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Alois Eliáš (September 29, 1890 Prague – June 19, 1942 Prague) was a Czechoslovak general and politician. He served as Prime Minister of the Protectorate of Bohemia and Moravia from April 27, 1939 to September 28, 1941.


Career in 1939-1942

The first government under the Protectorate Bohemia and Moravia was only provisional in nature because it served as a successor to the Second Republic. A replacement of the aforementioned government was discussed at the end of April 1939. The State President of the Protectorate Bohemia and Moravia Emil Hácha thought Alois Eliáš as his best choice. Hácha hoped that the popularity acquired by Eliáš during his earlier military career would prove beneficial to the puppet regime. He had served in the Czech legionary in France during World War I, and attained the rank of general. Although somewhat dubious, some historians have written that Hácha hoped Eliáš' former contacts with the Reichsprotektor Konstantin von Neurath could influence the Reichsprotektor of the desirability of Eliáš as the Prime Minister.

Finally, on April 27, 1939, he was appointed Prime Minister. Eliáš took office led by the conviction that he might have a unique opportunity to help his country. During his tenure in office he gave support to the underground resistance to the Nazi occupiers. On September 27, 1941, a week after the appointment of Reinhard Heydrich as the new Reichsprotektor, Eliáš was arrested, put on trial and sentenced to death. After Heydrich was assassinated (see Operation Anthropoid) nearly a year later, on May 27, 1942, Eliáš was finally executed at the Kobylisy Shooting Range as a part of the wide German reprisals for Heydrich's death.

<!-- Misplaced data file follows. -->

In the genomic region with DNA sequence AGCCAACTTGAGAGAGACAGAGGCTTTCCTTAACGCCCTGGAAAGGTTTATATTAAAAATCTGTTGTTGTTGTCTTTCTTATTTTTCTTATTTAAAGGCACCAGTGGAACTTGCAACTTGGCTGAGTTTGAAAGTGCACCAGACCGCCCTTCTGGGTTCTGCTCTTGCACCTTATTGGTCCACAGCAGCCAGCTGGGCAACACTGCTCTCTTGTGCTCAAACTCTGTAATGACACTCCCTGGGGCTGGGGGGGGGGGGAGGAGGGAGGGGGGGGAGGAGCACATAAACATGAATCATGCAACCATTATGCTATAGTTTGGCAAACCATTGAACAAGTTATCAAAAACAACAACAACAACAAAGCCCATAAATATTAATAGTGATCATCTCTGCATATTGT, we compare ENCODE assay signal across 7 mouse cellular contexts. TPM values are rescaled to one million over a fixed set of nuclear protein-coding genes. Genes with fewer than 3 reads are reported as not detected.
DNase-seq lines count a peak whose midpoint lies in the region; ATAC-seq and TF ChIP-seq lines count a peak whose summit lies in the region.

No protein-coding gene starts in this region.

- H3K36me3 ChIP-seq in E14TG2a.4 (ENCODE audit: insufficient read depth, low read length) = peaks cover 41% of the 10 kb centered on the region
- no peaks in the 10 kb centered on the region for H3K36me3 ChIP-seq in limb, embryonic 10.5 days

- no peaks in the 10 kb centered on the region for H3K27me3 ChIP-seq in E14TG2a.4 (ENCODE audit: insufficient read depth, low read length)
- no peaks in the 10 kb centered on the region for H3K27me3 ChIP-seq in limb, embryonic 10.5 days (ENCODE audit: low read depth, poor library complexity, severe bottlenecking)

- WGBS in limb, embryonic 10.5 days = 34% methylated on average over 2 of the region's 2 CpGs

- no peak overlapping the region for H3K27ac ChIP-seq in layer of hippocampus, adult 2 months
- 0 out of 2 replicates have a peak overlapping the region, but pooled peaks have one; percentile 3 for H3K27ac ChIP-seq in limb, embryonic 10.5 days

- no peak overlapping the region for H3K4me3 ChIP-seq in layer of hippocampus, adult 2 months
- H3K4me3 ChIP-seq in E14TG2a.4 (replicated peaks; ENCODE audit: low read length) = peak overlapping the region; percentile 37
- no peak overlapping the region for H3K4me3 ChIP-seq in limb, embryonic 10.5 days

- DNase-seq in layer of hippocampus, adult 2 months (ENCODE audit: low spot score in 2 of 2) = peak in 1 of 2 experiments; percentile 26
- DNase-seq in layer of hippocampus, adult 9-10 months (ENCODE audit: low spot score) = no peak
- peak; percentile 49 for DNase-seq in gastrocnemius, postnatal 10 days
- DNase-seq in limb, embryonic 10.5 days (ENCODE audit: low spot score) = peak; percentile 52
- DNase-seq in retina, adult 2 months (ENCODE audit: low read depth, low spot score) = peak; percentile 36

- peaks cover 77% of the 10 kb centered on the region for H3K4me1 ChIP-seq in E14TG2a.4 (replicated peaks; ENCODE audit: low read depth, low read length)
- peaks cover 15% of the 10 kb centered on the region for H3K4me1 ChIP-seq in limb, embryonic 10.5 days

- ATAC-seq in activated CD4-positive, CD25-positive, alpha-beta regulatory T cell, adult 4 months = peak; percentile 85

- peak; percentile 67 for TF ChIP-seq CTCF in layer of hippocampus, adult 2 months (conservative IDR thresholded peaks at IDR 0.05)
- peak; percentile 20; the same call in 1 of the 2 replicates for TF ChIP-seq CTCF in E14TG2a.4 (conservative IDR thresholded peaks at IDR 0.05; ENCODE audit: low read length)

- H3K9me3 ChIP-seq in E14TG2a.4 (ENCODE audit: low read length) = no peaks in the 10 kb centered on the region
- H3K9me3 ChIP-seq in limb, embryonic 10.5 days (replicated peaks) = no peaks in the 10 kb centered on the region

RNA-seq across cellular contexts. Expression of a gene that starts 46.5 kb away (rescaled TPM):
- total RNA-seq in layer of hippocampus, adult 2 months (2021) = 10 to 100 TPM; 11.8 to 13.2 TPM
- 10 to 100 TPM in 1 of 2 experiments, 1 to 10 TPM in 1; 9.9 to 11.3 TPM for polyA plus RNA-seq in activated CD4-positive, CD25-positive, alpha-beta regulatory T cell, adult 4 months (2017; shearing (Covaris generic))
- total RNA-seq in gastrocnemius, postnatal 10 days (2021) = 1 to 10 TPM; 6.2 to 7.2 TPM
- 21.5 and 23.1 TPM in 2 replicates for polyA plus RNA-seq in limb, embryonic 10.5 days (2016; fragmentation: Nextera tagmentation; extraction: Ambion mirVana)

Eliáš was given a state funeral with full honours on May 7, 2006 and was buried at Vítkov Cemetery in Prague.

The Sandwich Affair

In early September 1941, Alois Eliáš planned to poison important Czech journalists who were actively cooperating with the Nazi regime. Eliáš officially invited the journalists to the Office of the Government. He brought sandwiches to the office of his urologist, whose name has been never published at the request of his family. At the urologist's office, the sandwiches were laced with botulism toxin, tuberculosis-causing Mycobacterium tuberculosis, and typhus-causing Rickettsia bacteria . Eliáš took the poisoned sandwiches to the Office of the Government. Although he handled this highly infectious material, he did not fall ill.

On September 18, 1941, the delegation of the invited journalists ingested the poisoned sandwiches. The death of the editor of the journal Czech Word (České slovo), Karel Lažnovský, was the only fatality from the poisoning. Other journalists, including Jaroslav Křemen and Emanuel Vajtauer, fell ill.

The subsequent arrest of Eliáš was not a consequence of the poisoning attempt, but rather due to his cooperation with the Czech resistance movement.


  • Kvaček, Robert, 2002. Czech History: Part Two [České dějiny II]. Prague, CZ: SPL-Práce, Úvaly, CZ: Albra.
  • Lustigová, Martina, 2006. 'Alois Eliáš Poisoned Pro-Nazi Journalists' [Alois Eliáš otrávil pronacistické novináře]. Český Rozhlas 7, Radio Praha, February 24, 2006 [cited July 25, 2006]. Available from
Government offices
Preceded by
Rudolf Beran
Prime Minister of Czechoslovakia
Succeeded by
Jaroslav Krejčí

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